News

Palo Alto committee analyzes school enrollment data to identify issues, solutions

Group to present interim or final recommendations to school board in October

The school district's new enrollment management committee took a deep data dive on Monday night in order to better guide its members toward the charge they have been given: Come up with a series of innovative recommendations for how to address growing enrollment in Palo Alto Unified.

The committee, made up of parents, community members and district staff, discussed at its meeting the potential effect of several strands of data and enrollment trends, from overflow percentages and kindergarten enrollment over the last 20 years to the number of students the district will absorb when families move into a new Stanford University housing development currently under construction on upper California Avenue.

The data is somewhat inconclusive, one committee member noted, both identifying clear problems to be solved but also indicating that in some areas, the enrollment picture is less urgent than has been perceived in the past.

While Palo Alto Unified's actual enrollment has grown by 20 percent since 2006, capacity has also grown by 25 percent, a subgroup of the committee that focused on elementary enrollment found. At the same time, average class size has steadily risen: from 20.7 to 23.5 since 2006. A total of 725 seats – a number equal to the size of nearly two full elementary schools in Palo Alto, committee member Todd Collins noted – have been added over the last decade.

Yet district capacity is higher today than at any time in the last decade, with 18 available elementary classrooms and 642 total available seats (also more than the size of one elementary school).

"That really colored my thinking about it because as you think about – should we add more capacity there, do we need it there — we have an entire elementary school's worth of capacity available," Collins said. "We ought to look to use what we have if we can before saying ... 'we should add more capacity just because we need it in a certain place.'"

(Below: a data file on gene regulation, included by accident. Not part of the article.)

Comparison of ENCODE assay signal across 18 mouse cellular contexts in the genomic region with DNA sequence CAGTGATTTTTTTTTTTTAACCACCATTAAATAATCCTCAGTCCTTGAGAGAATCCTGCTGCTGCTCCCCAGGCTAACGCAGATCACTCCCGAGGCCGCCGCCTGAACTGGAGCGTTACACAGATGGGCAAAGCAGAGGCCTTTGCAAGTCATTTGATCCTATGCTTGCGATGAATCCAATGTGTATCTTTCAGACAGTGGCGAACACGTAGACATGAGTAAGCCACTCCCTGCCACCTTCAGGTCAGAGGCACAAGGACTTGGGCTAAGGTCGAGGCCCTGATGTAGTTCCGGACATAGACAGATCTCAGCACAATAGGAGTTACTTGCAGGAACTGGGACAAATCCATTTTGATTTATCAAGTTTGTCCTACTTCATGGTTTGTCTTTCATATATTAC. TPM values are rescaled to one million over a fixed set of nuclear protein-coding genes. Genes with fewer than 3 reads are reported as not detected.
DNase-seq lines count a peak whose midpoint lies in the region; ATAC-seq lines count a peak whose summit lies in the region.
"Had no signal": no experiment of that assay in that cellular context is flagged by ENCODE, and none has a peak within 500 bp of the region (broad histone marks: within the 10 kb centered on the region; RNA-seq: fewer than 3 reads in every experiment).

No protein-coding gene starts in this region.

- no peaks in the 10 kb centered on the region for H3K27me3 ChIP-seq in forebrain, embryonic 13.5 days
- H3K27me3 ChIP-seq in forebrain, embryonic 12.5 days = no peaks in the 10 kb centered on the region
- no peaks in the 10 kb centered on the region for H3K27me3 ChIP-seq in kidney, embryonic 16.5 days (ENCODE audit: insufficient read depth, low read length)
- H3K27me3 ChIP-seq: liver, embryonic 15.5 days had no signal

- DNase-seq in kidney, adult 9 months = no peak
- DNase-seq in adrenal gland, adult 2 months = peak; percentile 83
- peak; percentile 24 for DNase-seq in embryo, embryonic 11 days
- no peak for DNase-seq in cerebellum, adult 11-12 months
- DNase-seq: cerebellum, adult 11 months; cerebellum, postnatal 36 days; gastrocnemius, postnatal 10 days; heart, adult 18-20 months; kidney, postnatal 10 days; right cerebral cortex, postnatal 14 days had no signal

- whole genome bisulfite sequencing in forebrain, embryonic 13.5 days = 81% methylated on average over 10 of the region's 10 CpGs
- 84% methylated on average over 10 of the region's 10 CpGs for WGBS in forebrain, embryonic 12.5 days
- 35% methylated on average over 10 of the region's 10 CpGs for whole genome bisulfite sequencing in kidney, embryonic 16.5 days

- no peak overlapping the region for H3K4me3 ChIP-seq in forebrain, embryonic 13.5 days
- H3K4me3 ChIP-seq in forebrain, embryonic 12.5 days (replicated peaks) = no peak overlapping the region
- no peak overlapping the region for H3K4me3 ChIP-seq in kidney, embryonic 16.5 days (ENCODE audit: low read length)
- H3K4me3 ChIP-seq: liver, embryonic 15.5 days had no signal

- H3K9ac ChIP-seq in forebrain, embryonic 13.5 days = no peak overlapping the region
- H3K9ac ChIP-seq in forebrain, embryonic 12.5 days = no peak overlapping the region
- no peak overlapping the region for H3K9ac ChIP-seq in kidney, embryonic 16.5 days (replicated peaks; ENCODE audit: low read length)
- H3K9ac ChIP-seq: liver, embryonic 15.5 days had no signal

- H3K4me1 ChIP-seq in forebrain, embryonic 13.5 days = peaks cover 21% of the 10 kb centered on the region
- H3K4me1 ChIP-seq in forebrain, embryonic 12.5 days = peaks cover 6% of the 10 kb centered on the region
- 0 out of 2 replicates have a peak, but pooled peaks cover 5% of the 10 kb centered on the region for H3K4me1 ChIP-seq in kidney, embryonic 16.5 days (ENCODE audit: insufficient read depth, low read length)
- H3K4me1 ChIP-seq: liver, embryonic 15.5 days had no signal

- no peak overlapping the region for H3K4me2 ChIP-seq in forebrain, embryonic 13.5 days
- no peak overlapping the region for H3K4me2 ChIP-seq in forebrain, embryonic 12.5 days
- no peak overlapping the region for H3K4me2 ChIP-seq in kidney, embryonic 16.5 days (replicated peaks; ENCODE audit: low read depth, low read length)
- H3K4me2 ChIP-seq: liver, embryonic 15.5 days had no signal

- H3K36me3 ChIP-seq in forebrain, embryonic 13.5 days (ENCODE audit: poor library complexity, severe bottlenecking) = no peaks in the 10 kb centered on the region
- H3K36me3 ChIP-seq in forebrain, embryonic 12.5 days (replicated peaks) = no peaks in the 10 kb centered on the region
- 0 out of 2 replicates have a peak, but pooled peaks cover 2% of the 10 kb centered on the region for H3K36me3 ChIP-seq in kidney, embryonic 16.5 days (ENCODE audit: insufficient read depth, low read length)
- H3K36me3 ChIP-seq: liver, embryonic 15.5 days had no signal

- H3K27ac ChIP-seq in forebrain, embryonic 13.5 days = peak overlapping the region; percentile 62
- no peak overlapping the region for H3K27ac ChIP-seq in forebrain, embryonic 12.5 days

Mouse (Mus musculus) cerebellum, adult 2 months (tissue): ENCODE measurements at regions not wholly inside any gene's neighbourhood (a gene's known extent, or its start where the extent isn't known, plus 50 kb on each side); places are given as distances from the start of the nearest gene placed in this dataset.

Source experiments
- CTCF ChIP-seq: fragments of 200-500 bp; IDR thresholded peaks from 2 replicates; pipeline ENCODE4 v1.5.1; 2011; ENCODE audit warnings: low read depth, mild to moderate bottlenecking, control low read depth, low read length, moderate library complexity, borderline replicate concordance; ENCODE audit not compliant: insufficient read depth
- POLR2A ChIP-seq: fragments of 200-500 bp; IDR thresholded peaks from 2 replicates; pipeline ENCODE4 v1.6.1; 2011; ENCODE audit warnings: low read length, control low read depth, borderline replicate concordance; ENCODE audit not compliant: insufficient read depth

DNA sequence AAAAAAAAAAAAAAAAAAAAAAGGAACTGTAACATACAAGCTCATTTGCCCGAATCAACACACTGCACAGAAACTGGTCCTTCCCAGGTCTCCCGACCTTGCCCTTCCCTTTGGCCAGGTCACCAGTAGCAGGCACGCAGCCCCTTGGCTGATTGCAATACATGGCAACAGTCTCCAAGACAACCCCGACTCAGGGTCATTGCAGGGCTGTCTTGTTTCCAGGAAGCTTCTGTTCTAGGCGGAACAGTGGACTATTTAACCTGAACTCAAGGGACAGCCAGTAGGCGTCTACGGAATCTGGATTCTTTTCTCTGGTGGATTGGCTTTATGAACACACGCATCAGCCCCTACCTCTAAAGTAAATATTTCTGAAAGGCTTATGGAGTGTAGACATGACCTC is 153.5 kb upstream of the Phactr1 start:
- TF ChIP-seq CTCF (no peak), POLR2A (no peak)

Elementary school enrollment today is also higher than it has been historically, but is "still acceptable," the subcommittee said. Those with the most significant growth compared to their size in 2005 and 2010 are Escondido, Juana Briones, Fairmeadow and Ohlone elementary schools.

However, Palo Alto's elementary schools remain smaller than most of their counterparts in Santa Clara and San Mateo counties. Palo Alto Unified has only one elementary school with more than 600 students (Ohlone reached 610 students for the 2015-16 school year), compared to a 19 percent average in both Santa Clara and San Mateo counties, the subcommittee found, and its median elementary size (470) is below the counties' average (501).

The subcommittee also compared Palo Alto's elementary schools to those within Santa Clara and San Mateo counties that rank in the top 100 for Academic Performance Index (API) scores. Palo Alto enrollment still remains lower than the average of these top-ranked Bay Area schools.

The subcommittee found that K-5 overflow levels, though higher than in the last three years, are actually on the decline. The district overflowed 2.1 percent of students in 2015, compared to 2.4 percent the previous year and 2.6 percent in 2013. The district's highest overflow percentage (3.4 percent) was in 2008, according to the subcommittee.

Broken down by city clusters – north, south and west – the subcommittee said the overflow issue becomes heightened in the city's south cluster (which contains El Carmelo, Fairmeadow and Palo Verde), 68 percent of students are sent out of their cluster to attend school. Palo Verde alone overflowed 100 students out of its cluster, the subcommittee found. In the north and west clusters, only 28 percent of students are overflowed out of their cluster.

The committee also previously discussed a potential need for streamlining the overflow process. Members have said that many parents whose children are overflowed out of their cluster in elementary school are unaware – and not told by the district – that their child will return to their neighborhood school in middle school. The district also gives parents only 24 hours to decide where to go when a student has been overflowed. The committee plans to survey overflowed families in particular to explore such issues.